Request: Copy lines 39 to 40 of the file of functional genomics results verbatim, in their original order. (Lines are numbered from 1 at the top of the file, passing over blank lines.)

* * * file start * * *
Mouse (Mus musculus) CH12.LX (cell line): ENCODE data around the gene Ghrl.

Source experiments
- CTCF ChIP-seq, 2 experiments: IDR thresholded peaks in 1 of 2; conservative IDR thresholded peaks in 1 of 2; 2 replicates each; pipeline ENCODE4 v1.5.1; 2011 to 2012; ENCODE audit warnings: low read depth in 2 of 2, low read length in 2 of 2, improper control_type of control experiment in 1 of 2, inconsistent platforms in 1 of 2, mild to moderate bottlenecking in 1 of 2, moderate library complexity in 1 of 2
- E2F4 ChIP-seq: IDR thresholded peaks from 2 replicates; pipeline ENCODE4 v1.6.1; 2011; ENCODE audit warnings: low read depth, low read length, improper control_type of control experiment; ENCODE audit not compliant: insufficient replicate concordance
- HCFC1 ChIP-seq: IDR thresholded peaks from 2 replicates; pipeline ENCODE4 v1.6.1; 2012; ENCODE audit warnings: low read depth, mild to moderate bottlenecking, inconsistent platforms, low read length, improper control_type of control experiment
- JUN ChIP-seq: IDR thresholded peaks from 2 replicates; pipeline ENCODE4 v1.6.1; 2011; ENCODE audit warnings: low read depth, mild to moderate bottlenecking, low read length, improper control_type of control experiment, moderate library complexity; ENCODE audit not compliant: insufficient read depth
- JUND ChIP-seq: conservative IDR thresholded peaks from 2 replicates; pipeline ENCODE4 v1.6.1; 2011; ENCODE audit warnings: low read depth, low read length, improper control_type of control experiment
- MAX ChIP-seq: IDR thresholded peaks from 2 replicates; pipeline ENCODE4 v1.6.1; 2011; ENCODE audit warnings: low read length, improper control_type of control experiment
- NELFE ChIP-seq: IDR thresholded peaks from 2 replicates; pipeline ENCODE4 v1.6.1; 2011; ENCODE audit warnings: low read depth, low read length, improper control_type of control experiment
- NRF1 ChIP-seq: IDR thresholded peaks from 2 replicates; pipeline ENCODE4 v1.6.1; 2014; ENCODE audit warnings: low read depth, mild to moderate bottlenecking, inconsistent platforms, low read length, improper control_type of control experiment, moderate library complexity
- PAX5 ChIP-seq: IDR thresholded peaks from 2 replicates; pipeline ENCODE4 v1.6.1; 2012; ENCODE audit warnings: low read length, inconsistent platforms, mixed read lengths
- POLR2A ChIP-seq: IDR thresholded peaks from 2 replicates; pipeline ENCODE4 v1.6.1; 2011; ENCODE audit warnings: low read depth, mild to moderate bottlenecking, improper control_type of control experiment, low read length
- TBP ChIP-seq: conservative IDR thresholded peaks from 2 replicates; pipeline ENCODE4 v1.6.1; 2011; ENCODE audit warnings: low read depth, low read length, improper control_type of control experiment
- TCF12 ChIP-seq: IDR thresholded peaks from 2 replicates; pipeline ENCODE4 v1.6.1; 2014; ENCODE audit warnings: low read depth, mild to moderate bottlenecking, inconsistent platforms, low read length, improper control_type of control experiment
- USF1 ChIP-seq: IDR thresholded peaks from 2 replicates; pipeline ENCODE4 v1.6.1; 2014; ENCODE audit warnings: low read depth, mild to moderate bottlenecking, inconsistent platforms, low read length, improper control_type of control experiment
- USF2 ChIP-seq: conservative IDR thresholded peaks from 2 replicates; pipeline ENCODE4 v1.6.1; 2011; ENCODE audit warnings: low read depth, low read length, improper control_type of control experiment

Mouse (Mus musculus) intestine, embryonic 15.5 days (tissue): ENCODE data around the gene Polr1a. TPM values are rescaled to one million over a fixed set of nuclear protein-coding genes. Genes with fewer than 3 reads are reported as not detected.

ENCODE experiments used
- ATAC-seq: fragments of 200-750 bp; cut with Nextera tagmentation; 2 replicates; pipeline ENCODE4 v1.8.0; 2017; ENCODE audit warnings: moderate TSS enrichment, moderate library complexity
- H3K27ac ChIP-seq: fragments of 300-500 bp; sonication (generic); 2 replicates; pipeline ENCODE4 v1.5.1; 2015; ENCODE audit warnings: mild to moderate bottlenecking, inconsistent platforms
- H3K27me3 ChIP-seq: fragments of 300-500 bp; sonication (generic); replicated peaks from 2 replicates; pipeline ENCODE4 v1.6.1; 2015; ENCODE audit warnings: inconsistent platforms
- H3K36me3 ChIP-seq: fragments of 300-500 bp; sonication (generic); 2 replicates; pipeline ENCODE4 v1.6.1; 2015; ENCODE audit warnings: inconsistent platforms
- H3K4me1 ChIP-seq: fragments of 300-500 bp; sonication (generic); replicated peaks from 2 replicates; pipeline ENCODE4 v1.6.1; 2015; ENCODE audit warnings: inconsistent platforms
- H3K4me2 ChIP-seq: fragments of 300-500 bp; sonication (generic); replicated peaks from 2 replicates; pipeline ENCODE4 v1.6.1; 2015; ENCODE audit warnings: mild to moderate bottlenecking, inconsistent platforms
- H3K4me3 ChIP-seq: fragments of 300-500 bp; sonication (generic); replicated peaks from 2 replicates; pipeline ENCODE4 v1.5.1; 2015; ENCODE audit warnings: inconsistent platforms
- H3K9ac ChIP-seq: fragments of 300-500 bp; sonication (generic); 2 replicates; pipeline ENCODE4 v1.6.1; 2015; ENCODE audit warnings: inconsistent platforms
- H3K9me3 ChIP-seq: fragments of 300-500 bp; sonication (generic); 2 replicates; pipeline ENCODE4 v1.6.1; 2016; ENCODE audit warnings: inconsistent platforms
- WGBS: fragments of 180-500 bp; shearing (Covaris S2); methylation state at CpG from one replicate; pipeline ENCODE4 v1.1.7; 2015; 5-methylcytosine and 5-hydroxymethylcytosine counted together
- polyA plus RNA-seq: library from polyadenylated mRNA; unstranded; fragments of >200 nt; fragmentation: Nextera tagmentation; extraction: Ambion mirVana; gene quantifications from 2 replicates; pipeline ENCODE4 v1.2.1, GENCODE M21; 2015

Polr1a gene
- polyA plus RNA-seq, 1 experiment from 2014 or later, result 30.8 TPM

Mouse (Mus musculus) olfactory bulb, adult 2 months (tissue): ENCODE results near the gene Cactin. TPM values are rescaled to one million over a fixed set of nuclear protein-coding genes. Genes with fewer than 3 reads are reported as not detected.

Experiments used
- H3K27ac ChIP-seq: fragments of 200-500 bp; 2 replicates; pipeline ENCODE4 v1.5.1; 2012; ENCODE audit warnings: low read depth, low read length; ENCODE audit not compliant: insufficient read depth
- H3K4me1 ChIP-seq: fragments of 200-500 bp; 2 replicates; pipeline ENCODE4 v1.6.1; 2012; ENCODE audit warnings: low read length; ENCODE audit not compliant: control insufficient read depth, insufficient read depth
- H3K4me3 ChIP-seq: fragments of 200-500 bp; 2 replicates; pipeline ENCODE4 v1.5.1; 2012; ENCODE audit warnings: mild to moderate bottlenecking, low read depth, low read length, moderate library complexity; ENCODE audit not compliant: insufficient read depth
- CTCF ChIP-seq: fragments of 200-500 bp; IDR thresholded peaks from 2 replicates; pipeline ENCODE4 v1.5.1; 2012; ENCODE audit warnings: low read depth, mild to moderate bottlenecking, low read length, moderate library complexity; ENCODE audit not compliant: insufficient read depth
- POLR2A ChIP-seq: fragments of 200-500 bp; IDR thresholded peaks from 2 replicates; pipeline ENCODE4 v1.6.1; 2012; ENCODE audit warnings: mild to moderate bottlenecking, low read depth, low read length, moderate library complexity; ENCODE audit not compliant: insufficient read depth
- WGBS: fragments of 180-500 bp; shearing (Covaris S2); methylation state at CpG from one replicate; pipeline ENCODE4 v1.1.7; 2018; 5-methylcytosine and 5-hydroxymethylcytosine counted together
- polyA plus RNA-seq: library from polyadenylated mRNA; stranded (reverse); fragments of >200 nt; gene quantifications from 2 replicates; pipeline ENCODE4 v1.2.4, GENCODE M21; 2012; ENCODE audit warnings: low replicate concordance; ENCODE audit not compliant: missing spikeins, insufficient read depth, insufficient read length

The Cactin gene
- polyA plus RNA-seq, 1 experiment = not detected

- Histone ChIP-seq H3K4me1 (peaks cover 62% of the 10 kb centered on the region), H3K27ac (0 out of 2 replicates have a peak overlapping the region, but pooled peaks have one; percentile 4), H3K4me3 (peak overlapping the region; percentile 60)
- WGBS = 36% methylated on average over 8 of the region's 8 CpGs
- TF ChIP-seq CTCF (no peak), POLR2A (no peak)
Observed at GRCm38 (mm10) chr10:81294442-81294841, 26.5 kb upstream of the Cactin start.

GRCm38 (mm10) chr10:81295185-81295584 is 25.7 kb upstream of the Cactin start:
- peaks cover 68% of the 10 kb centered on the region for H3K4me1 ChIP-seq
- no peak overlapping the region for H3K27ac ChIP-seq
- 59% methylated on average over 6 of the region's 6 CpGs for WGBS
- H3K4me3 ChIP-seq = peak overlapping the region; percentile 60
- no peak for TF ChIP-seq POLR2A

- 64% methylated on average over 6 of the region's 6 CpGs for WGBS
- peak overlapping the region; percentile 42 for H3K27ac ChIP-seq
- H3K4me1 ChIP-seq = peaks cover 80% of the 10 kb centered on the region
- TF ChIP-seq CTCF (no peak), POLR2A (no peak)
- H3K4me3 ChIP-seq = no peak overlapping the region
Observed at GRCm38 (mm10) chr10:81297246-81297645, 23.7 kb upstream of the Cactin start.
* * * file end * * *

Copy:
- WGBS: fragments of 180-500 bp; shearing (Covaris S2); methylation state at CpG from one replicate; pipeline ENCODE4 v1.1.7; 2018; 5-methylcytosine and 5-hydroxymethylcytosine counted together
- polyA plus RNA-seq: library from polyadenylated mRNA; stranded (reverse); fragments of >200 nt; gene quantifications from 2 replicates; pipeline ENCODE4 v1.2.4, GENCODE M21; 2012; ENCODE audit warnings: low replicate concordance; ENCODE audit not compliant: missing spikeins, insufficient read depth, insufficient read length